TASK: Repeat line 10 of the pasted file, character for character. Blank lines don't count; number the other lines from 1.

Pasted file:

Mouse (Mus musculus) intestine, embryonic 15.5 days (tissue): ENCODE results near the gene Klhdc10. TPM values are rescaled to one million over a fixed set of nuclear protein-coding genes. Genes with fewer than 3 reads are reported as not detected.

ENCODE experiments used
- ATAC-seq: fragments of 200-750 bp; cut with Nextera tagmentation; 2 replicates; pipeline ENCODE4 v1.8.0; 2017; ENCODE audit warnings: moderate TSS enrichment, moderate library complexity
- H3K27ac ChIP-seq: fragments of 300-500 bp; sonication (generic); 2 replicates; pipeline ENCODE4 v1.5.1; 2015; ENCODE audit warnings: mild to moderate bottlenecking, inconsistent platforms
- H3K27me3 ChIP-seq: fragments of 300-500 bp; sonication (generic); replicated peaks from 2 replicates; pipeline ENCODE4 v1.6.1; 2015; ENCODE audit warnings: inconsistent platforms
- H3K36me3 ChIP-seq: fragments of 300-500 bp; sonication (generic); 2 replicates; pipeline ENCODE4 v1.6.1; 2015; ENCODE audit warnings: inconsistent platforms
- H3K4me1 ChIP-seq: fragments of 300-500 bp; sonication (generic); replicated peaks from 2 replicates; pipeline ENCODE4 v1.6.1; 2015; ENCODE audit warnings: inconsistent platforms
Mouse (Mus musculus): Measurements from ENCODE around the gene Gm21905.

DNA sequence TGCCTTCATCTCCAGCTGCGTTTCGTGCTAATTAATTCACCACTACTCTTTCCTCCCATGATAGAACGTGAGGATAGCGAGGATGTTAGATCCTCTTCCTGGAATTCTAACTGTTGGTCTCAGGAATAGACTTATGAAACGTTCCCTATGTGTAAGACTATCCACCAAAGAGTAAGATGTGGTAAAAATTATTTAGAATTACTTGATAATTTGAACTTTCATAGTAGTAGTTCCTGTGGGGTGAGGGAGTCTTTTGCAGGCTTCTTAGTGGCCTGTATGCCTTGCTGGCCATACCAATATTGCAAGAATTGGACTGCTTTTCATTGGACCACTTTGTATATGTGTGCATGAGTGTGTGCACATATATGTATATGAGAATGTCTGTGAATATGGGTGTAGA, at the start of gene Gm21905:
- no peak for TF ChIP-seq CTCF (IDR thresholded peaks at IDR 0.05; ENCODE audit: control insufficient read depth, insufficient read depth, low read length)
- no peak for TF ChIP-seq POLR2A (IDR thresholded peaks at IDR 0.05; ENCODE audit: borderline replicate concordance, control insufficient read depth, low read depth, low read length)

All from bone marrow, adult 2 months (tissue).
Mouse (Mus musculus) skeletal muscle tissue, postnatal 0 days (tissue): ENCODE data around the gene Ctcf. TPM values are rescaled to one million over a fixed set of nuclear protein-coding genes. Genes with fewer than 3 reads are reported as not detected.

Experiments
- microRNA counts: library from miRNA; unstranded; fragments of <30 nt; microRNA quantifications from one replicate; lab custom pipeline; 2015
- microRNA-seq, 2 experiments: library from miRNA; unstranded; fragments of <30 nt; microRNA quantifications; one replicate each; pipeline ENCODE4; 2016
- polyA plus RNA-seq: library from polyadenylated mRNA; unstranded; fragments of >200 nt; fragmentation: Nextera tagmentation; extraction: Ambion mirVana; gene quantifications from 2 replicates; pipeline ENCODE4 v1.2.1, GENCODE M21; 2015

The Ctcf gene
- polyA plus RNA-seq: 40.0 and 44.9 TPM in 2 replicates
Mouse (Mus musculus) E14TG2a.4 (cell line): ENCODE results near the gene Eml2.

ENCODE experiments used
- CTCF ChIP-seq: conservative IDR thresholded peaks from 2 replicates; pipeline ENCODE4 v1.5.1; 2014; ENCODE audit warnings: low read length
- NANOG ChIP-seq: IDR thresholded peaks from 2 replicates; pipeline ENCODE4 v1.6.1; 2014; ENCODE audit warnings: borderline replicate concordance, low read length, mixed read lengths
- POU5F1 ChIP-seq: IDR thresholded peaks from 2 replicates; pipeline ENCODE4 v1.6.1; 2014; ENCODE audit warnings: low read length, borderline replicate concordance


- no peak for TF ChIP-seq CTCF (IDR thresholded peaks at IDR 0.05; ENCODE audit: control insufficient read depth, insufficient read depth, low read length)